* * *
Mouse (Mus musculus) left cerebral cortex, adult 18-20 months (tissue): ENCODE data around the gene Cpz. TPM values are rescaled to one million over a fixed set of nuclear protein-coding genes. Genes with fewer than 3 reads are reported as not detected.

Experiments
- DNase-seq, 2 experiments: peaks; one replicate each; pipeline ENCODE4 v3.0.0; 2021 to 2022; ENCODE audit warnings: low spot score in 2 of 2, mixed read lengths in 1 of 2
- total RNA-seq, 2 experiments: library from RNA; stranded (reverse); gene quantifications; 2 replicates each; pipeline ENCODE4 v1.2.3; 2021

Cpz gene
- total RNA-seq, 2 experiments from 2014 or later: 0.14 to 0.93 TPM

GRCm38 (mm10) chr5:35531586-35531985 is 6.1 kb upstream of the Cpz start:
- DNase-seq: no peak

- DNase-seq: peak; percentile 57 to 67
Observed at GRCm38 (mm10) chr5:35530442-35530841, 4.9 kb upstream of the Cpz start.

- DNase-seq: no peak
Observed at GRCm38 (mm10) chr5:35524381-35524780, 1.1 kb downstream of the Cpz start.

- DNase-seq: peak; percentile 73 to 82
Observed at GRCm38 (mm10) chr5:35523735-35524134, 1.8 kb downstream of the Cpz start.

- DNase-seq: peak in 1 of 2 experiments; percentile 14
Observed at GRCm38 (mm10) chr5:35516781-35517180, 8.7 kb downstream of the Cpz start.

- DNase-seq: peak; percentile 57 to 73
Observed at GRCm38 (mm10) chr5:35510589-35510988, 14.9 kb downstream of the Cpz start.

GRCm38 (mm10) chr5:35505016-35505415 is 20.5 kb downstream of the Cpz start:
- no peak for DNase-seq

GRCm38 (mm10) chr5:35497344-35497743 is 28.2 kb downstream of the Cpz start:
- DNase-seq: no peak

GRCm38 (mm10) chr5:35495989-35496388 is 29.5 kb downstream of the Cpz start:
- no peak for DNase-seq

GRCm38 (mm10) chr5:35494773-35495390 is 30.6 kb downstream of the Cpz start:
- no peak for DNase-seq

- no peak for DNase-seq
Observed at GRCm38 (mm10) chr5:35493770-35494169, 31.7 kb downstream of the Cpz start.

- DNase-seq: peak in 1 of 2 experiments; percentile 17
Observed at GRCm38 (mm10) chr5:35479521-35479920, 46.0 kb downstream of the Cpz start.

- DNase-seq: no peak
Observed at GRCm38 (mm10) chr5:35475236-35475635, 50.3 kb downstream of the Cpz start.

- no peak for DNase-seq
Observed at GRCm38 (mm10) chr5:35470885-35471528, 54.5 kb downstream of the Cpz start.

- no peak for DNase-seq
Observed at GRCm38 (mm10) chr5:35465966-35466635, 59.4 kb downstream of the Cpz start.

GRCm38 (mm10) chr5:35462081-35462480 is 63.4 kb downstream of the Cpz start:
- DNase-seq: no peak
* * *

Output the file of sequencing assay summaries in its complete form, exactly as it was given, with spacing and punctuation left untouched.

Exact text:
Mouse (Mus musculus) left cerebral cortex, adult 18-20 months (tissue): ENCODE data around the gene Cpz. TPM values are rescaled to one million over a fixed set of nuclear protein-coding genes. Genes with fewer than 3 reads are reported as not detected.

Experiments
- DNase-seq, 2 experiments: peaks; one replicate each; pipeline ENCODE4 v3.0.0; 2021 to 2022; ENCODE audit warnings: low spot score in 2 of 2, mixed read lengths in 1 of 2
- total RNA-seq, 2 experiments: library from RNA; stranded (reverse); gene quantifications; 2 replicates each; pipeline ENCODE4 v1.2.3; 2021

Cpz gene
- total RNA-seq, 2 experiments from 2014 or later: 0.14 to 0.93 TPM

GRCm38 (mm10) chr5:35531586-35531985 is 6.1 kb upstream of the Cpz start:
- DNase-seq: no peak

- DNase-seq: peak; percentile 57 to 67
Observed at GRCm38 (mm10) chr5:35530442-35530841, 4.9 kb upstream of the Cpz start.

- DNase-seq: no peak
Observed at GRCm38 (mm10) chr5:35524381-35524780, 1.1 kb downstream of the Cpz start.

- DNase-seq: peak; percentile 73 to 82
Observed at GRCm38 (mm10) chr5:35523735-35524134, 1.8 kb downstream of the Cpz start.

- DNase-seq: peak in 1 of 2 experiments; percentile 14
Observed at GRCm38 (mm10) chr5:35516781-35517180, 8.7 kb downstream of the Cpz start.

- DNase-seq: peak; percentile 57 to 73
Observed at GRCm38 (mm10) chr5:35510589-35510988, 14.9 kb downstream of the Cpz start.

GRCm38 (mm10) chr5:35505016-35505415 is 20.5 kb downstream of the Cpz start:
- no peak for DNase-seq

GRCm38 (mm10) chr5:35497344-35497743 is 28.2 kb downstream of the Cpz start:
- DNase-seq: no peak

GRCm38 (mm10) chr5:35495989-35496388 is 29.5 kb downstream of the Cpz start:
- no peak for DNase-seq

GRCm38 (mm10) chr5:35494773-35495390 is 30.6 kb downstream of the Cpz start:
- no peak for DNase-seq

- no peak for DNase-seq
Observed at GRCm38 (mm10) chr5:35493770-35494169, 31.7 kb downstream of the Cpz start.

- DNase-seq: peak in 1 of 2 experiments; percentile 17
Observed at GRCm38 (mm10) chr5:35479521-35479920, 46.0 kb downstream of the Cpz start.

- DNase-seq: no peak
Observed at GRCm38 (mm10) chr5:35475236-35475635, 50.3 kb downstream of the Cpz start.

- no peak for DNase-seq
Observed at GRCm38 (mm10) chr5:35470885-35471528, 54.5 kb downstream of the Cpz start.

- no peak for DNase-seq
Observed at GRCm38 (mm10) chr5:35465966-35466635, 59.4 kb downstream of the Cpz start.

GRCm38 (mm10) chr5:35462081-35462480 is 63.4 kb downstream of the Cpz start:
- DNase-seq: no peak